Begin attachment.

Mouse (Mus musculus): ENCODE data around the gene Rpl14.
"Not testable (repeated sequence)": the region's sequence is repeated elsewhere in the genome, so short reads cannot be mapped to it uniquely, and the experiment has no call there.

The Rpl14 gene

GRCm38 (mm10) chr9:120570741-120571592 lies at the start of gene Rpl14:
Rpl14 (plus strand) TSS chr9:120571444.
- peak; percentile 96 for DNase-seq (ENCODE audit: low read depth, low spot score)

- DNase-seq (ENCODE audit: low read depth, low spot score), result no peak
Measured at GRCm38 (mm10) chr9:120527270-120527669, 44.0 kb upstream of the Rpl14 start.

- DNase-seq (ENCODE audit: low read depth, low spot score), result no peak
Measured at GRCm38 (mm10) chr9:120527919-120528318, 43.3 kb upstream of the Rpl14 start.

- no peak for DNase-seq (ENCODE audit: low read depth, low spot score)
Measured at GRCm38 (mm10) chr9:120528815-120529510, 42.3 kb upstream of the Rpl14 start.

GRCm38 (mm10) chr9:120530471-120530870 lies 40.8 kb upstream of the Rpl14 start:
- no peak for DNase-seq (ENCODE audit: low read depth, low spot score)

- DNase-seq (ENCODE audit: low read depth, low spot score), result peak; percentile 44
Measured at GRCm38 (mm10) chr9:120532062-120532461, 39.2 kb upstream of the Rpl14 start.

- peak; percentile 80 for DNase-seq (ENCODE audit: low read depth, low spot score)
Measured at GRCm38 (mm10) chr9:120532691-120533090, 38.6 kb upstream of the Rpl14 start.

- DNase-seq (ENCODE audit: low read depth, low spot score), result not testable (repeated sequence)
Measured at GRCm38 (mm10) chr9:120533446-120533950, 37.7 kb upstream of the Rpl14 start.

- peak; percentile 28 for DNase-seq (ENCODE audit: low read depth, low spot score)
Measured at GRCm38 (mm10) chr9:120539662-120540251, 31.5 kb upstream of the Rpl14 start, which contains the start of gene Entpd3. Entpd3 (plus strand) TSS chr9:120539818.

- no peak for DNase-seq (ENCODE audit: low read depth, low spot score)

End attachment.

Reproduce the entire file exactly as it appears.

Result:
Mouse (Mus musculus): ENCODE data around the gene Rpl14.
"Not testable (repeated sequence)": the region's sequence is repeated elsewhere in the genome, so short reads cannot be mapped to it uniquely, and the experiment has no call there.

The Rpl14 gene

GRCm38 (mm10) chr9:120570741-120571592 lies at the start of gene Rpl14:
Rpl14 (plus strand) TSS chr9:120571444.
- peak; percentile 96 for DNase-seq (ENCODE audit: low read depth, low spot score)

- DNase-seq (ENCODE audit: low read depth, low spot score), result no peak
Measured at GRCm38 (mm10) chr9:120527270-120527669, 44.0 kb upstream of the Rpl14 start.

- DNase-seq (ENCODE audit: low read depth, low spot score), result no peak
Measured at GRCm38 (mm10) chr9:120527919-120528318, 43.3 kb upstream of the Rpl14 start.

- no peak for DNase-seq (ENCODE audit: low read depth, low spot score)
Measured at GRCm38 (mm10) chr9:120528815-120529510, 42.3 kb upstream of the Rpl14 start.

GRCm38 (mm10) chr9:120530471-120530870 lies 40.8 kb upstream of the Rpl14 start:
- no peak for DNase-seq (ENCODE audit: low read depth, low spot score)

- DNase-seq (ENCODE audit: low read depth, low spot score), result peak; percentile 44
Measured at GRCm38 (mm10) chr9:120532062-120532461, 39.2 kb upstream of the Rpl14 start.

- peak; percentile 80 for DNase-seq (ENCODE audit: low read depth, low spot score)
Measured at GRCm38 (mm10) chr9:120532691-120533090, 38.6 kb upstream of the Rpl14 start.

- DNase-seq (ENCODE audit: low read depth, low spot score), result not testable (repeated sequence)
Measured at GRCm38 (mm10) chr9:120533446-120533950, 37.7 kb upstream of the Rpl14 start.

- peak; percentile 28 for DNase-seq (ENCODE audit: low read depth, low spot score)
Measured at GRCm38 (mm10) chr9:120539662-120540251, 31.5 kb upstream of the Rpl14 start, which contains the start of gene Entpd3. Entpd3 (plus strand) TSS chr9:120539818.

- no peak for DNase-seq (ENCODE audit: low read depth, low spot score)